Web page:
Can anyone say IO? It would be interesting to trace this through the rumor mill (my $ is it doesn’t go far, too amateurish and too much noise in the system already).

Private Domestic Security Companies

The conference I reviewed last week, Understanding the Privatization of National Security, had little to say on the domestic realm of private security, save Katrina-like responses. However, in the Washington Post today is an article by Amy Goldstein on privatization of municipal police services.

Just as the federal government outsources national security, cities are turning toward the private sector claiming to be short of financial capital to pay for the security. The reality is one of political choice and a failure to address endemic problems.

Questions: Is it right to privatize police services? What will the impact be on “traditional” police and investigative services?

The disdain serving military have for private military is nothing compared to that of law enforcement organizations (LEOs) and “mall cops”. One thing the private military guys have going for them? Envy from the public military, partly due to pay differentials and partly due to flexibility, creates a different sort of relationship. In a war zone when the military is the law, it is easier for blue on blue conflicts to happen, like the Marines taking down Zapata (thinking they were Cochise) (and more here).

Of course all isn’t roses for private military — medical evac problems, insurance, support problems, honors, etc. — but its better than for private police. Doubtful we’ll have a Zapata-like incident in the US because of all the oversight agencies and groups, but without bright lines of jurisdiction, communication, and accountability, is it worth it to use private law enforcement officers that get to skip the police academy and time with their training officer?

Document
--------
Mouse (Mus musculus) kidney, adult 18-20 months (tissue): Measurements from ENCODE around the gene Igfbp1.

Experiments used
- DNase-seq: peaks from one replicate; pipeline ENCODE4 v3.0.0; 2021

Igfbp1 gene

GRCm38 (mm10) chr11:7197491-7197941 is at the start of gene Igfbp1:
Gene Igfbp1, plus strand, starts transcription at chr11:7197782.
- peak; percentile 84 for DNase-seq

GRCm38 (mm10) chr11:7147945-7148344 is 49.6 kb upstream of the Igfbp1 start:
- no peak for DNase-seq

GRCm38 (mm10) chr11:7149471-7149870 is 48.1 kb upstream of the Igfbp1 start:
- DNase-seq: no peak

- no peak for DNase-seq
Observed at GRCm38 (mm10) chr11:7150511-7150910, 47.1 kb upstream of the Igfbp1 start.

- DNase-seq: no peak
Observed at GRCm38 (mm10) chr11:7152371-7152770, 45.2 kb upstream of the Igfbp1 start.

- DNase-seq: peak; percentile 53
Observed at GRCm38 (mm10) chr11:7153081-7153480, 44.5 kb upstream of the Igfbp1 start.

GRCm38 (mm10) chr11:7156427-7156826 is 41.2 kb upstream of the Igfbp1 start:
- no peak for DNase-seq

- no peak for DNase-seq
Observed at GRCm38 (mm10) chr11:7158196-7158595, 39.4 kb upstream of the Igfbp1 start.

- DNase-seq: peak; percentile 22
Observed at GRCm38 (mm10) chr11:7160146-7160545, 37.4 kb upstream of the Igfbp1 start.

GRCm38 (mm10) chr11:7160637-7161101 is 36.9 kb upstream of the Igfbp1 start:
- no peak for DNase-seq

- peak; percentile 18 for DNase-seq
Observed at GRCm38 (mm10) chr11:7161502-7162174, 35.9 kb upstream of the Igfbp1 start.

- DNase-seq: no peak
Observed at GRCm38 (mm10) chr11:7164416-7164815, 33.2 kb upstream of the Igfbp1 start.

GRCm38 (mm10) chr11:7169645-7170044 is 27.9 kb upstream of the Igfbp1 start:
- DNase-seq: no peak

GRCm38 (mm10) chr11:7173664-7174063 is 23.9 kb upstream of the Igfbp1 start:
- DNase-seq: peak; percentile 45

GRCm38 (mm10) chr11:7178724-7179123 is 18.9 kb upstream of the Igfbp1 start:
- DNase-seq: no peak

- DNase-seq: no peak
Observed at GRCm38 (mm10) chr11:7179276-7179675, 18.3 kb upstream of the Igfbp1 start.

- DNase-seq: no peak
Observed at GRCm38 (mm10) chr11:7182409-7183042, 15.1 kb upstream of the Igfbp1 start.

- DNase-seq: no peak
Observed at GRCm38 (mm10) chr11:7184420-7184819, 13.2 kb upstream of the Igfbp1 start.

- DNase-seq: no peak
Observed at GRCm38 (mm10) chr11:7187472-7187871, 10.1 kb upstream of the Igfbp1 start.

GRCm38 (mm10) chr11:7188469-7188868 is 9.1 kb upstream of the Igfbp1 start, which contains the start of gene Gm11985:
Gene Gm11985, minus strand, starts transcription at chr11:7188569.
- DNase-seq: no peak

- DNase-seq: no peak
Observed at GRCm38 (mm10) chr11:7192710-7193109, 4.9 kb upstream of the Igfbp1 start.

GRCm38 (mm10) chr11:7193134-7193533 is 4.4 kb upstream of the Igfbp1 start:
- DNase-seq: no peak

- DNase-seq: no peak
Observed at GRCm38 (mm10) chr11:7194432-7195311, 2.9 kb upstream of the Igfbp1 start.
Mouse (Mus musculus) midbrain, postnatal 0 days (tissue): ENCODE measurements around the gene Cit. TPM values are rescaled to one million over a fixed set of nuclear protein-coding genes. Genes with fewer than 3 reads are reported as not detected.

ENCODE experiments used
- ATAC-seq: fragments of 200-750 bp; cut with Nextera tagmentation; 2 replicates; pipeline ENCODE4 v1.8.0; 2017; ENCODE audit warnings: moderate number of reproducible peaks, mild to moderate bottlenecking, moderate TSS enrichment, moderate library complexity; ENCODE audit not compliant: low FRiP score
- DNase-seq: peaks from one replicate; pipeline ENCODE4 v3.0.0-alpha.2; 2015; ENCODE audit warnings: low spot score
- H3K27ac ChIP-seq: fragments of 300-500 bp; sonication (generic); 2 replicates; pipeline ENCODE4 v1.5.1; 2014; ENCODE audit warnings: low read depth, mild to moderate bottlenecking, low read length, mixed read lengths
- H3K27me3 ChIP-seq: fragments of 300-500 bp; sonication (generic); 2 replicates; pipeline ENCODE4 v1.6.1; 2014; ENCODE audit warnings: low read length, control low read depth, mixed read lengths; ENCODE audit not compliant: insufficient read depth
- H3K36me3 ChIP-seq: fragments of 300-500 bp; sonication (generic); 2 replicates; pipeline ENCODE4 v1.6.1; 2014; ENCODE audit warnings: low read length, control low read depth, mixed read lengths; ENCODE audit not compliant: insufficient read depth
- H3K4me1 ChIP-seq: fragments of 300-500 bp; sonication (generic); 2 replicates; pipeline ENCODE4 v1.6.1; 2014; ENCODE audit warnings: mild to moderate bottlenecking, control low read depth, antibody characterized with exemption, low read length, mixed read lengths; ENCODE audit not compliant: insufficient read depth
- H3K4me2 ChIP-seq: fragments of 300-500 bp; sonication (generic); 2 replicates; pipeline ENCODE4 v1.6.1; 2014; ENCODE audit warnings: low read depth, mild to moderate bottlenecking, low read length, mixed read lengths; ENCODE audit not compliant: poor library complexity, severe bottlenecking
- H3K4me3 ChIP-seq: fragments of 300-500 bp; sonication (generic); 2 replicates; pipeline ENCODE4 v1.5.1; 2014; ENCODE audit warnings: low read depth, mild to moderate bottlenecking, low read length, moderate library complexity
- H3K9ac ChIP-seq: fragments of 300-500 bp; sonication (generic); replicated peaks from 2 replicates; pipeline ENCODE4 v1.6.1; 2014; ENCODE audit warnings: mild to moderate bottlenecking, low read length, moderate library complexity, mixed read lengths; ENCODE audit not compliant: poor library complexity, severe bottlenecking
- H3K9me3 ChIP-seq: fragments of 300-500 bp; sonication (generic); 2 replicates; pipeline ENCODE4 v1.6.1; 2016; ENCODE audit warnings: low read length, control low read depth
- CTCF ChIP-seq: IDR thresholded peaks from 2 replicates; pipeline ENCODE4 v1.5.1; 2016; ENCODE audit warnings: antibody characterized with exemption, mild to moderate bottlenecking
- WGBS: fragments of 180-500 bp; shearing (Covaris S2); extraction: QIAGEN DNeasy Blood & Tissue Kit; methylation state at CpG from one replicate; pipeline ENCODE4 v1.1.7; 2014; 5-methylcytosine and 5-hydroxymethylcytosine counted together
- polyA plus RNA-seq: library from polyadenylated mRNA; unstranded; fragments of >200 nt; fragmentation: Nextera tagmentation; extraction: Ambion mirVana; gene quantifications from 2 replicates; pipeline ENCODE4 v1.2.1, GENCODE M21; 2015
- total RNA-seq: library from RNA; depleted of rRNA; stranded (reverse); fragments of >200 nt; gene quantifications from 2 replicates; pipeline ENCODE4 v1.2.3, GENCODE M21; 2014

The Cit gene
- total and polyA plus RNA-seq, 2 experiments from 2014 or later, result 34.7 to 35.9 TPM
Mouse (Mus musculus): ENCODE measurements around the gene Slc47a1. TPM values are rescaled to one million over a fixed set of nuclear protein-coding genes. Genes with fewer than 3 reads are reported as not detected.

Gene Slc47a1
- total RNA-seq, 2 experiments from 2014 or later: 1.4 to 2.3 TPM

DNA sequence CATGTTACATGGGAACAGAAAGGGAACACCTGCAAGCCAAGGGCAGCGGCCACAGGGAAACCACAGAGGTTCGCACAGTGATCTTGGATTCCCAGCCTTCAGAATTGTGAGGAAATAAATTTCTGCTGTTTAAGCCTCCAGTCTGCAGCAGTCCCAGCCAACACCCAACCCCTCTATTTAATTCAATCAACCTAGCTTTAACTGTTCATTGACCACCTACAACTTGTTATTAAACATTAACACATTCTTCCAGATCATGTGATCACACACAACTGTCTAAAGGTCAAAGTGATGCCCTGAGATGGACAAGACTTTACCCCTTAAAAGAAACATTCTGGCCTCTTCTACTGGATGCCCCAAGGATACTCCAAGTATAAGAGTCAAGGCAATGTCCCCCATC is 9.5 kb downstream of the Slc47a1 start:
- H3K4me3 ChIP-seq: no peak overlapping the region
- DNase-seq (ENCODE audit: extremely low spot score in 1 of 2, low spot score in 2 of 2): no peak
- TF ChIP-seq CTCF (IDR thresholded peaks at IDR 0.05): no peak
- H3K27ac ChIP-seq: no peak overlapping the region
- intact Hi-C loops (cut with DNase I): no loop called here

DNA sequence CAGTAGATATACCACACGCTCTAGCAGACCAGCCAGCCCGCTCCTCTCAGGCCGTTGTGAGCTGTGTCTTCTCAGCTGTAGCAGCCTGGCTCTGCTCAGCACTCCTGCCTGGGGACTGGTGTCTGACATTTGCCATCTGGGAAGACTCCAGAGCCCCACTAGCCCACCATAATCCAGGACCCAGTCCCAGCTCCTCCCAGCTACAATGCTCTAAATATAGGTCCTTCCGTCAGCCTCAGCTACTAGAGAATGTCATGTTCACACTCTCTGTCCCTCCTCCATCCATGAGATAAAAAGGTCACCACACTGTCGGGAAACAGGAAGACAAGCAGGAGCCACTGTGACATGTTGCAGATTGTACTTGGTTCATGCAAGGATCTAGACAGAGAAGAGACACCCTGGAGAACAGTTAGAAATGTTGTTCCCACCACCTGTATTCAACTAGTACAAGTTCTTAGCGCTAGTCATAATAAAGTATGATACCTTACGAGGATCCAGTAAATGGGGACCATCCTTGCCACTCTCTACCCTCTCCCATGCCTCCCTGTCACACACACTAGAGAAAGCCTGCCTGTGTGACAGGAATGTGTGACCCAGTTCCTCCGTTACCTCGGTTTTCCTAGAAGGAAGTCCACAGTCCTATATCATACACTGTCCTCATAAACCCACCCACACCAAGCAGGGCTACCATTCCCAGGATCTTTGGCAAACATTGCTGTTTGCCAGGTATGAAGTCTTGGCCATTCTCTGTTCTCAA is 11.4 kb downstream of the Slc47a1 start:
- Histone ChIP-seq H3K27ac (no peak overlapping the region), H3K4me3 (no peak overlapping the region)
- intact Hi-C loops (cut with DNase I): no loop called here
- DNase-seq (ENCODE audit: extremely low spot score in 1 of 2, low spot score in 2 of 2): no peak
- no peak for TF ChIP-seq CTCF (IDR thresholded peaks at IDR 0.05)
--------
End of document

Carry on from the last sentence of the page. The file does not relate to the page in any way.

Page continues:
With the sleeve patch on his black shirt, the 9mm gun on his hip and the blue light on his patrol car, he looked like an ordinary police officer as he stopped the car on a Friday night last month. Watt works, though, for a business called Capitol Special Police. It is one of dozens of private security companies given police powers by the state of North Carolina — and part of a pattern across the United States in which public safety is shifting into private hands.

Private firms with outright police powers have been proliferating in some places — and trying to expand their terrain. The “company police agencies,” as businesses such as Capitol Special Police are called here, are lobbying the state legislature to broaden their jurisdiction, currently limited to the private property of those who hire them, to adjacent streets. Elsewhere — including wealthy gated communities in South Florida and the Tri-Rail commuter trains between Miami and West Palm Beach — private security patrols without police authority carry weapons, sometimes dress like SWAT teams and make citizen’s arrests.

Private security guards have outnumbered police officers since the 1980s, predating the heightened concern about security brought on by the Sept. 11, 2001, attacks. What is new is that police forces, including the Durham Police Department here in North Carolina’s Research Triangle, are increasingly turning to private companies for help. Moreover, private-sector security is expanding into spheres — complex criminal investigations and patrols of downtown districts and residential neighborhoods — that used to be the province of law enforcement agencies alone.